The greatest show on earth for causing harm to animals is finally about to shutter its doors. Many factors were blamed including rising operating costs and the recent ADHD-like attention span of people hooked on smartphones, social media and computer games. But those organizations and individuals committed to public education about harm to animals know they made some of the biggest impacts, primarily (1) increasing public awareness about the scientific findings that these animals are intelligent, sentient beings–yes, they feel pain and yes, they suffer; (2) increasing public awareness of the common and often cruel practices by this circus in training and keeping these wild creatures in line; (3) working to outlaw cruel practices to animals (such as the use of bull-hooks on elephants) in city ordinances across the country; (4) working to remove animals who had suffered for years from the circus and place them in an animal sanctuary; and of course (5) relentless lawsuits against the circus for harming wild creatures.
As we watched these efforts unfold over the past two decades (and took part in organizing and attending demonstrations outside the circus, handing out information to educate entering customers) it was heartwarming to see the general public start to come around and eventually to take up the baton themselves, educating one another about the cruelty that went on behind the scenes of this circus franchise. Still, it seems almost surreal that it will finally be ending–and we are as proud as can be with the U.S. populace that developed a higher level awareness about the practices of this circus and came to understand that it was no more appropriate to be entertained by animals that endured daily cruelty than it was by humans with horrific deformities and birth defects.
The circus closure is a significant symbol that the U.S. culture is evolving and that they have turned another page on their moral development calendar. Ladies and gentlemen…The greatest show on earth is your growing awareness and compassion for the creatures you share the planet with.
After 146 years, the curtain is coming down on “The Greatest Show on Earth.” The owner of the Ringling Bros. and Barnum & Bailey Circus told The Associated Press that the show will close forever in May.
The iconic American spectacle was felled by a variety of factors, company executives say. Declining attendance combined with high operating costs, along with changing public tastes and prolonged battles with animal rights groups all contributed to its demise…
Ringling has been targeted by activists who say forcing animals to perform is cruel and unnecessary.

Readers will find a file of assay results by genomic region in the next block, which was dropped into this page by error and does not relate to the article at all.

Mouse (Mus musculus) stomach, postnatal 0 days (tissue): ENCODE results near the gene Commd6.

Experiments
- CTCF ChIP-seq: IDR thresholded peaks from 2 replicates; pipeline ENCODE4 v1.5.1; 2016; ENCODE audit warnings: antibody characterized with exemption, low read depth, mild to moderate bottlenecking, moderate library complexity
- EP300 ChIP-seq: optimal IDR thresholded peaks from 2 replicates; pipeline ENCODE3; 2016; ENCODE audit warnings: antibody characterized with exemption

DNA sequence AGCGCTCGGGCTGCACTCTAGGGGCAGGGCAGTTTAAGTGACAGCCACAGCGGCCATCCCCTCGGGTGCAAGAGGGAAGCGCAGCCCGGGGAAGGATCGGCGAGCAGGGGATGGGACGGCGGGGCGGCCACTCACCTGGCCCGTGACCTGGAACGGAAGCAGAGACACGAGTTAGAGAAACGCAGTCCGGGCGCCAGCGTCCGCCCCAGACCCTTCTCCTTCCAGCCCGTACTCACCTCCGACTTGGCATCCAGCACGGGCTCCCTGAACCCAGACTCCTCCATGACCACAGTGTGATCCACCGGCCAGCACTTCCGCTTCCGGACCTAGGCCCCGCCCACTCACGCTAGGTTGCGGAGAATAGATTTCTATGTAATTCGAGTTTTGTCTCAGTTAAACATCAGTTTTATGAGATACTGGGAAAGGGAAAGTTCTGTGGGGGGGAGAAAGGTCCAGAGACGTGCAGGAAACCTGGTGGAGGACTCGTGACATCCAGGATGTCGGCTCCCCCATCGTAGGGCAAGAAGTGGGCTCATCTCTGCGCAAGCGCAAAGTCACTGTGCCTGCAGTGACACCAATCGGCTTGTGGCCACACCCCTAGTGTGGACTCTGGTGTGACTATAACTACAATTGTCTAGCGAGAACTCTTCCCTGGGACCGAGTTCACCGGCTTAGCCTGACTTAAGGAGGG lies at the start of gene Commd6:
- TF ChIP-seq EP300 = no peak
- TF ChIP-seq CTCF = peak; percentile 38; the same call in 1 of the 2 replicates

In May of 2016, after a long and costly legal battle, the company removed the elephants from the shows and sent the animals to live on a conservation farm in Central Florida. The animals had been the symbol of the circus since Barnum brought an Asian elephant named Jumbo to America in 1882. In 2014, Feld Entertainment won $25.2 million in settlements from groups including the Humane Society of the United States, ending a 14-year fight over allegations that circus employees mistreated elephants.
By the time the elephants were removed, public opinion had shifted somewhat. Los Angeles prohibited the use of bull-hooks by elephant trainers and handlers, as did Oakland, California. The city of Asheville, North Carolina nixed wild or exotic animals from performing in the municipally owned, 7,600-seat U.S. Cellular Center.
As The Washington Post’s Elahe Izadi reported in 2015, the death in 1998 of Kenny, a 3-year-old Asian elephant with the Ringling Bros., ultimately led to complaints about and greater attention to the treatment of the circus’s elephants:
He sat out a third show that day but was led into the arena to watch. Kenny died overnight in his stall.
His death triggered a series of events: A whistleblower tipped off People for the Ethical Treatment of Animals, the group said, and it contacted the U.S. Department of Agriculture. The agency eventually brought a complaint that charged the circus with failing to handle Kenny in a way that “did not cause behavioral stress and unnecessary discomfort” and said that handlers made the young elephant perform even after discovering he was sick and needed to be seen by a veterinarian. Eventually, the USDA dropped the complaint and the circus’s parent company agreed to donate $20,000 to Asian elephant organizations.